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New, Difficult-to-Treat Fungal Skin Infections Are Emerging, Clinicians Warn


Two new forms of Trichophyton mentagrophytes type VII and Trichophyton indotineae are emerging, according to a new report.

Closeup of ringworm on the leg
Image Credit: © phanasitti - stock.adobe.com

Experts are raising alarms about new and emerging fungal skin infections that are highly contagious and difficult to treat, though current US rates remain low.

Dermatologist and research administrator, Avrom Caplan, MD, and his team of experts at NYU Grossman School of Medicine, urge health care providers to be aware of these 2 new forms of ringworm or jock itch, known as Trichophyton mentagrophytes type VII (TMVII) and Trichophyton indotineae, or T. indotineae.

Their warnings are detailed in 2 of their recent reports.

The latest report, published in JAMA Dermatology, documents the initial US case of the sexually transmitted fungal infection TMVII that has been rising in Europe, particularly among men who have sex with men.1

The second study, released in May in JAMA Dermatology, is by Caplan’s team and the New York State Department of Health. The study details that US T. indotineae cases are resistant to standard treatments.2

Both TMVII and T. indotineae cause tinea infections such as ringworm, jock itch and athlete’s foot, often misdiagnosed as eczema. Tinea genitalis/pubogenitalis, a rare dermatophytosis of the genital areas, is linked to the rise of T. indotineae; it has increased in India and is influenced by climate, hygiene and misuse of steroids.

European tinea genitalis cases are linked to TMVII, potentially spreading sexually.

In the first report in May, it details a man in his 30s who contracted TMVII after traveling to England, Greece, and California.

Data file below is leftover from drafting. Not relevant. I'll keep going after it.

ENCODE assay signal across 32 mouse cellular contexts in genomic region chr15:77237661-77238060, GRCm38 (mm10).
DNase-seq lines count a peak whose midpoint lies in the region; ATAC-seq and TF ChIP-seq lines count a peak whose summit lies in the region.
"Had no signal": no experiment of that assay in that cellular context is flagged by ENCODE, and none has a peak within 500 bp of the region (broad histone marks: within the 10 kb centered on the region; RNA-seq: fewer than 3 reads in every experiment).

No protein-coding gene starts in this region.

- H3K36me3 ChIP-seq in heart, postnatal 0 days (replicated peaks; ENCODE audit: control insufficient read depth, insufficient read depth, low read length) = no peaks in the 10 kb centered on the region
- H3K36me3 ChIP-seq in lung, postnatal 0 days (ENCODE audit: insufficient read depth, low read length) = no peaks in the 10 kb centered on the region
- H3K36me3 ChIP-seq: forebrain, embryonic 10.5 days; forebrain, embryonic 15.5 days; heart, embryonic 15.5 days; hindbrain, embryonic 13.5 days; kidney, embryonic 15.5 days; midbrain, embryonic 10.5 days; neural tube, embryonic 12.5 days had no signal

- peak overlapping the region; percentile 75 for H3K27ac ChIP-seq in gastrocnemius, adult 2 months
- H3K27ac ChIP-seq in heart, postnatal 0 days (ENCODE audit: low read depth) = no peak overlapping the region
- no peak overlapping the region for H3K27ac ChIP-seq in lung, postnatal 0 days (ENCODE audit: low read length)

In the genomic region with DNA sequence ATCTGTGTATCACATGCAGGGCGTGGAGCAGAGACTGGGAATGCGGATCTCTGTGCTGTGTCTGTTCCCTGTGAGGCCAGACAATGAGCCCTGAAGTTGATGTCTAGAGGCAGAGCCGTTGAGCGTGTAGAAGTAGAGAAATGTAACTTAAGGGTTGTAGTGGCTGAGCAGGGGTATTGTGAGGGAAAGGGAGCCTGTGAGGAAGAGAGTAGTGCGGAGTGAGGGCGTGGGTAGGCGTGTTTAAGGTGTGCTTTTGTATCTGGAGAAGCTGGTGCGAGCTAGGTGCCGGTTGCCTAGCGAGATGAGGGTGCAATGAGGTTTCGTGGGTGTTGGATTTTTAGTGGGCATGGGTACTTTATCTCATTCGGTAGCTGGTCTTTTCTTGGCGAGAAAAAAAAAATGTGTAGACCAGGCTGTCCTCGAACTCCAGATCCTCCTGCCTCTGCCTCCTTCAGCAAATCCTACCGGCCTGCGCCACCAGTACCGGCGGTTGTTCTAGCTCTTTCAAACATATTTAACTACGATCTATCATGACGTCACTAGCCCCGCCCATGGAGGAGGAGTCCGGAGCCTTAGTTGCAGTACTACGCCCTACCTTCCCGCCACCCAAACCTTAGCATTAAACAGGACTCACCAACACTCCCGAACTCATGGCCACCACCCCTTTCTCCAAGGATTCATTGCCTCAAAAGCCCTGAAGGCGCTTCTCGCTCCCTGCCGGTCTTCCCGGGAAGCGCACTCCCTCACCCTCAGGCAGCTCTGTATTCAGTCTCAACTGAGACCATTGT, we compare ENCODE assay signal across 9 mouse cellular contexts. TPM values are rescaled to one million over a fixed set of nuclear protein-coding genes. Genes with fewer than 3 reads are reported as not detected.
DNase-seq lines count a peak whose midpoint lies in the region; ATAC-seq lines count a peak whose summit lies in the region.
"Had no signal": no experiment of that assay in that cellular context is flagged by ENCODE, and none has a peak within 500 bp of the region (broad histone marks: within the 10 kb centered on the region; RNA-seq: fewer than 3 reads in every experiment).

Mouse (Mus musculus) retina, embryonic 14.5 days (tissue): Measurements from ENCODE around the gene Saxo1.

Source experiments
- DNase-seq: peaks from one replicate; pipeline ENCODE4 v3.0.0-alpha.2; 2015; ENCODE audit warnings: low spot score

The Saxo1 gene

Genetic testing confirmed the infection, and the man in the study reported having multiple male sexual partners during his travels, none of which had similar skin issues.

John Zampella, MD, an associate professor in the Ronald O. Perelman Department of Dermatology at NYU and study senior author, said in the release that while infections caused by TMVII are difficult to treat and can take months to clear up, they so far appear to respond to standard antifungal therapies such as terbinafine.

Caplan stressed the importance of doctors asking patients directly about rashes, especially in people who are sexually active.

While TMVII infections generally respond to standard antifungal therapies, Caplan's other report reveals T. indotineae's resistance to terbinafine.

Based on the report, T. indotineae infections resist terbinafine because of genetic changes in specific areas of the fungus. These changes affect how terbinafine binds to the fungus, making it less effective.

However, another antifungal called itraconazole may still work, although it can have side effects.

Caplan plans to work with other experts to better understand these emerging infections.


  1. Caplan AS, Sikora M, Strome A, et al. Potential sexual transmission of tinea pubogenitalis from TMVII. JAMA Dermatol. Published online June 05, 2024. doi:10.1001/jamadermatol.2024.1430
  2. Caplan AS, Todd GC, Zhu Y, et al. Clinical course, antifungal susceptibility, and genomic sequencing of Trichophyton indotineae. JAMA Dermatol. Published online May 15, 2024. doi:10.1001/jamadermatol.2024.1126

[This article was originally published by our sister publication, Managed Healthcare Executive.]

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